had to go under. Windom, therefore, sees
that his opponents are almost sure to be
Davis and Merriam.
The former is comparatively poor, but is
the "idol of pride" of the State outside of
St. Paul and Minneapolis. Merriam, on
the contrary, is a millionaire, and will have
the support of the wealthy corporations
such as the Manitoba Bailroad Company
and the biggest newspapers.
Now, the surest way to kill off Merriam
as a Senatorial candidate is to give him his
quietus next year by preventing his re
nomination. While Merriam's adminis
tration can so far show clean hands,, tbe
Governor has made many enemies by his
disposition of State patronage. Ex-Governor
McGill is also on the war
path. He feels that be did not get a
square deal last year, being defeated
for a second term, and is pining ior vindica
tion. Hon. AiberPbcnetter and Lieutenant
Governor Oilman will also oppose Merriam,
so that Windom considers "boodle" the
most effective string he can pull with the
farmer, and it is Windom who has thus
early started the ball rolling. While devot
ing considerable attention to Merriam, Sec
retary Windom has not forgotten that the
earlr bird catches the worm; hence he pro
ceeds to make hay while the sun shines.
With Senator Washburn ont of the way
for six years, Mr. Windom thinks that it
would be good policy to give the junior Sen
ator the lion's share of the Federal spoils in
Minnesota, always, however, with an eye to
Windom's interest as well. It is for this
reason that Senator Davis' friends are fairly
boiling over with rage. So far Davis' fol
lowers have been totally ignored in the mat
ter of appointments, except possibly a few
village postoffices.
Tbo English Statesman Expresses His Ec
gnrd for France nnd America.
Pabis, September 8. Mr. Gladstone this
morning attended service at the church to"
which the attaches of the British Embassy
are accustomed to go. He said to-day to a
reporter: "I have come over to Paris for a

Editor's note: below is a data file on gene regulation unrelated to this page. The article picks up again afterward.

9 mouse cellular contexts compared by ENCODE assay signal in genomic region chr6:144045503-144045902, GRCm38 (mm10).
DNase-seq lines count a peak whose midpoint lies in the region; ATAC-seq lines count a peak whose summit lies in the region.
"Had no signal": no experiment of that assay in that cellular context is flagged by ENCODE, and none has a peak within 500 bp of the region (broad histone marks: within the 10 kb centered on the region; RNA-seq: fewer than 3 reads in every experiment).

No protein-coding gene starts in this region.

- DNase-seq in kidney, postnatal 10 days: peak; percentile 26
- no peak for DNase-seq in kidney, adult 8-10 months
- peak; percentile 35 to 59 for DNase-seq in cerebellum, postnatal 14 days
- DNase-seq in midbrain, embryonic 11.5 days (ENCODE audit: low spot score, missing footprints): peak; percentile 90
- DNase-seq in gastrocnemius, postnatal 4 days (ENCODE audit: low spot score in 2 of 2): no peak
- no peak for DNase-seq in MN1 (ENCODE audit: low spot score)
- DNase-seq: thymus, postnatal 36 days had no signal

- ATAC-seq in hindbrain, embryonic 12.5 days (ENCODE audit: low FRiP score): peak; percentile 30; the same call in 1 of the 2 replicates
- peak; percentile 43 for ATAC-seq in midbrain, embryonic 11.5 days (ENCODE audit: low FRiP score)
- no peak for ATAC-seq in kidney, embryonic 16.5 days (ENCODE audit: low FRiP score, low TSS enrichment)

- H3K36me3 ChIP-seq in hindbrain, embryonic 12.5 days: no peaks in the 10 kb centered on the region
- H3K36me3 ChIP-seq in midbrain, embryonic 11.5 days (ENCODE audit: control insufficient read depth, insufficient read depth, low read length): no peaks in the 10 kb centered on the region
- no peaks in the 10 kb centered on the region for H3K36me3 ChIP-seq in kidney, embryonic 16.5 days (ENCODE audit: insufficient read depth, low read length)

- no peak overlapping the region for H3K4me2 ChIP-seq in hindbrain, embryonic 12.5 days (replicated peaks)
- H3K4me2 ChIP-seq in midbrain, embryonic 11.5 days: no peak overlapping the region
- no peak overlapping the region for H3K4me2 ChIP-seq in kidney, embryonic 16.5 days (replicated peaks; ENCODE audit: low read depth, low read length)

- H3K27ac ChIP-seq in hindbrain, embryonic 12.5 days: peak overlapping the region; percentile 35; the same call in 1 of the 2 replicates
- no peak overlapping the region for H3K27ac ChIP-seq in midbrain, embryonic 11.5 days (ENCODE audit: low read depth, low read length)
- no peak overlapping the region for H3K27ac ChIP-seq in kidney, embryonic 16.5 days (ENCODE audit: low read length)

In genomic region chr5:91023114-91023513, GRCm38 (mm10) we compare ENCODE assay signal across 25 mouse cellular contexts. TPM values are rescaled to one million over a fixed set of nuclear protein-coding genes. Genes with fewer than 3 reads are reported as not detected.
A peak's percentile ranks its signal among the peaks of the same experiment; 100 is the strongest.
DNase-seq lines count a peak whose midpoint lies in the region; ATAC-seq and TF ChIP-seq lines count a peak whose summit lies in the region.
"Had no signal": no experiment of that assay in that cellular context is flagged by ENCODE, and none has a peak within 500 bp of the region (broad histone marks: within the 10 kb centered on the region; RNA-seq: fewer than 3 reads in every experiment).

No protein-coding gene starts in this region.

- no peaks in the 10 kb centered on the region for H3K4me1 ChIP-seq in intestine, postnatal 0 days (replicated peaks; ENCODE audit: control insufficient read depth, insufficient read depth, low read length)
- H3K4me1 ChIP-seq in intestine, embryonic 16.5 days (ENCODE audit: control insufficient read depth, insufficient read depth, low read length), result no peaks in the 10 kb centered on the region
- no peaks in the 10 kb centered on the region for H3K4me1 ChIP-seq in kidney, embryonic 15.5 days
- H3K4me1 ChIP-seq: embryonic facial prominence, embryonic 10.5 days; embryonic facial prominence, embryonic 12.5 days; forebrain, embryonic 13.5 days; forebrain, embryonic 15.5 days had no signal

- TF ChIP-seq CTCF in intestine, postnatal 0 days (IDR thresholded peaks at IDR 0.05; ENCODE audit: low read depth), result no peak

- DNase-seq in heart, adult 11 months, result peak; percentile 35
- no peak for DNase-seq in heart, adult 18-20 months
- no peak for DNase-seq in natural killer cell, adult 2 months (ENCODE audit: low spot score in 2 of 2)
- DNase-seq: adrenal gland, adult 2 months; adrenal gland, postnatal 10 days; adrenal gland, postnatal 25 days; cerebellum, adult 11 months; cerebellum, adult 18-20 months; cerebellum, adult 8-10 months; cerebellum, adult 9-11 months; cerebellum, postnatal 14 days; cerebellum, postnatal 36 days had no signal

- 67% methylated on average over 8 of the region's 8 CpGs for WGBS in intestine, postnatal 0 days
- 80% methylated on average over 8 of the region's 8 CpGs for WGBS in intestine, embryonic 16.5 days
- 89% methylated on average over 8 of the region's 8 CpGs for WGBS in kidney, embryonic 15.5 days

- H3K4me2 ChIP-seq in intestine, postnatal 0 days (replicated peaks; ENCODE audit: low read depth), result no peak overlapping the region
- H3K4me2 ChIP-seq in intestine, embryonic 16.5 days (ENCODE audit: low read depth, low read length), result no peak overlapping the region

special purpose. ,1 am too old to travel
merely for the sakeof the pleasure the travel
affords. I have come to show good will and
respect to France." In his speech at the
banquet yesterday Mr. Gladstone, referring
to the rapid increase of population in
America, said: "I wish to recognize
America's right to be considered, prospect
ively 'at least, and even now to some
extent, the great organ of the powerful
English tongue. I wish also to indulge in
feelings of satisfaction on reflecting that no
cause on earth, unless our own folly, nowor
hereafter, onght to divide us from one
another or revive those causes of honorable
or less honorable contention that have here--tofore
prevailed among us." e
On Mr. Gladstone's invitation, Mr. Tuck,
one of the American Commissioners to the
Exhibition, replied in a clever speech. The
French newspapers express themselves m
delighted with Mr. Gladstone's speech.
you are
The Crest Celebration Jn Bol
Day-Tap City ia Its Pais.
"targe Cypff ds I Atf es4BCft
-A BeteptL, by sb
Baltimobe, September 8. tETerythiae
is ready for tbe big celebration whieh faegks
to-morrow. The city has been filling up,
and to-night Baltimore street presents a gay
scene. The sidewalks are crowded- with
people who haye come from the lurreBad
ing country.. To one looking up o-rown
Baltimore street from a point anywhere
between the bridge and Eutaw street, it
seemed that the whole of both walls of
houses, and a good deal of the space be
tween shem, was alive wjth flags and buat
ing. '
President Harrison has consented ia hold
a public reception at the City Hall to-mor-'
row evening, from about 6 to 730 o'clock.
The Mayor to-day sent the following tele
gram: '
To the Presldent'of the United States:
The desire of onr people ia universal for an
opportasit) to pay their respects to the Chief
Magistrate of the country. Can we add to the
programme on Monday a, reception at the City
Hall from 630 to 8 p, m. ? Please telegraph,
your consent.
The fojloirjng reply was receiyed:
Executive Mansios
Washin oton, D. C, J
To Hon. T. C. Latrobe:
Jwillcpnse.pt to a reception if I can get a
train heme by 8 o'clock.
Benjamin Harbison.
Arrangements will be mads to secure a
train for the President at the time desired.
All tbe public buildings will be closed to
morrow, and the day given up to enjoy
ment. The celebration will be ushered in
with, a trades display which promises to
rival that ot New York last summer. The
most extensive preparations have been
made, and from present indications the
procession will require four hours to pass a
given point.
A press dispatch from Washington says:
D. L. Bartlett, John S. Oilman, and James A. '
Gary, tbe Committee, of .Escort, to escort
President Harrison to Kaimore, Arrived n
the city to-night. The party nill leave here at
930 to-morrow morning via the Baltimore and
Onlo Bailroad. In a train especially prepared
for the trip. Tbe President will be accom
panied by Secretary Tracy and probablvSec